Title page for ETD etd-08142006-211154


Type of Document Dissertation
Author Wang, Xingwei
URN etd-08142006-211154
Title Label-free DNA Sequence Detection Using Oligonucleotide Functionalized Fiber Probe with a Miniature Protrusion
Degree PhD
Department Electrical and Computer Engineering
Advisory Committee
Advisor Name Title
Wang, Anbo Committee Chair
Cooper, Kristie L. Committee Member
Jacobs, Ira Committee Member
Pickrell, Gary R. Committee Member
Poon, Ting-Chung Committee Member
Keywords
  • DNA Sequence Detection
  • Fiber Optic Biosensor
  • Etching
  • Layer-by-layer Electrostatic Self-assembly
  • Nano probe
  • Hybridization
  • Immobilization
Date of Defense 2006-08-08
Availability unrestricted
Abstract

DNA is the substance that encodes the genetic information that cells need to replicate and to produce proteins. The detection of DNA sequences is of great importance in a broad range of areas including genetics, pathology, criminology, pharmacogenetics, public health, food safety, civil defense, and environmental monitoring. However, the established techniques suffer from a number of problems such as the bulky size, high equipment costs, and time-consuming algorithms so that they are limited to research laboratories and cannot be applied for in-vivo situations. In our research, we developed a novel sensing scheme for DNA sequence detection, featuring sequence specificity, cost efficiency, speed, and ease of use. Without the need for labels or indicators, it may be ideal for direct in-cell application.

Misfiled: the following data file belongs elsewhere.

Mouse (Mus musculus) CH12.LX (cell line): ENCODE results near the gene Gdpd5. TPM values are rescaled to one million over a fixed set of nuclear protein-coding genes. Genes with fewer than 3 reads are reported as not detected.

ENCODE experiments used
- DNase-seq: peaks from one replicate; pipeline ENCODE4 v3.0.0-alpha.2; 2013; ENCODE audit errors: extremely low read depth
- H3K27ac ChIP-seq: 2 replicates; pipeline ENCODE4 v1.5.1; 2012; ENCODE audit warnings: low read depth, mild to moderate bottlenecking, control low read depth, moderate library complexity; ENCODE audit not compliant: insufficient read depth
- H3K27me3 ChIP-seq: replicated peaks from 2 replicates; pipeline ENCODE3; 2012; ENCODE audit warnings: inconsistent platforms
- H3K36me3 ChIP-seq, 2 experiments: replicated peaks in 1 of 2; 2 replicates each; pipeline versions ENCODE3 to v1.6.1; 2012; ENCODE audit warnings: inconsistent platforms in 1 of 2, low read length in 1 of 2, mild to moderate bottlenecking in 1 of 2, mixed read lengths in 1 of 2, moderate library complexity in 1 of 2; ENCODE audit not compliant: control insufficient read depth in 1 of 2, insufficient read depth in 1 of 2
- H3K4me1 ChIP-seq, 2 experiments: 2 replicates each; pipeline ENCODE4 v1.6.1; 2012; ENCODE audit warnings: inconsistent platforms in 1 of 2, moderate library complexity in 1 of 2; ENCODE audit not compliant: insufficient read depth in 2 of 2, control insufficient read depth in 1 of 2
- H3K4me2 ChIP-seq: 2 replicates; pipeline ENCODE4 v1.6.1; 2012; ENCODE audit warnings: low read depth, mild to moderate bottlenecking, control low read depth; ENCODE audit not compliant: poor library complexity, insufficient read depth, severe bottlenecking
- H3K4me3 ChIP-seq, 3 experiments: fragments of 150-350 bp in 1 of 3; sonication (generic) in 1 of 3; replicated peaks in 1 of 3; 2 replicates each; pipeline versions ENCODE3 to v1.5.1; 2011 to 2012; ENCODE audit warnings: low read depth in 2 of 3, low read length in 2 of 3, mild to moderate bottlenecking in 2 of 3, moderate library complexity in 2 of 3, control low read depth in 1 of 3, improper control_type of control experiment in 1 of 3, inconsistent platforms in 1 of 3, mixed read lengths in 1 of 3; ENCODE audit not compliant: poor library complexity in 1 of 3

The principle is simple. With capture DNA immobilized onto the probe by layer-by-layer selfassembly, the hybridization of a complementary strand of target DNA increases the optical thickness of the probe. Three kinds of sensors were developed. The optical fiber tip sensor has been demonstrated with good specificity and high sensitivity for target DNA quantities as small as 1.7 ng. To demonstrate the potential of this structure for practical applications, tularemia bacteria were tested.

Two other micrometric structures were designed with specific advantages for different applications. The micro-fiber Bragg grating interferometer (Micro-FBGI) has the intrinsic temperature compensation capability. The micro-intrinsic Fabry-Perot interferometer (Micro-IFPI)features simple signal processing due to its simple configuration. Successful DNA immobilization and hybridization have been demonstrated onto the 25μm Micro-IFPI. Both structures have great potential for nanometric protrusion, allowing future in-cell DNA direct detection. In addition, its quick response time leads to the potential for express diagnosis. What's more, the idea of nanoscale probe has a broad impact in scanning near-field optical microscopy (SNOM), intracellular surgery in cell sensing, manipulation, and injection.

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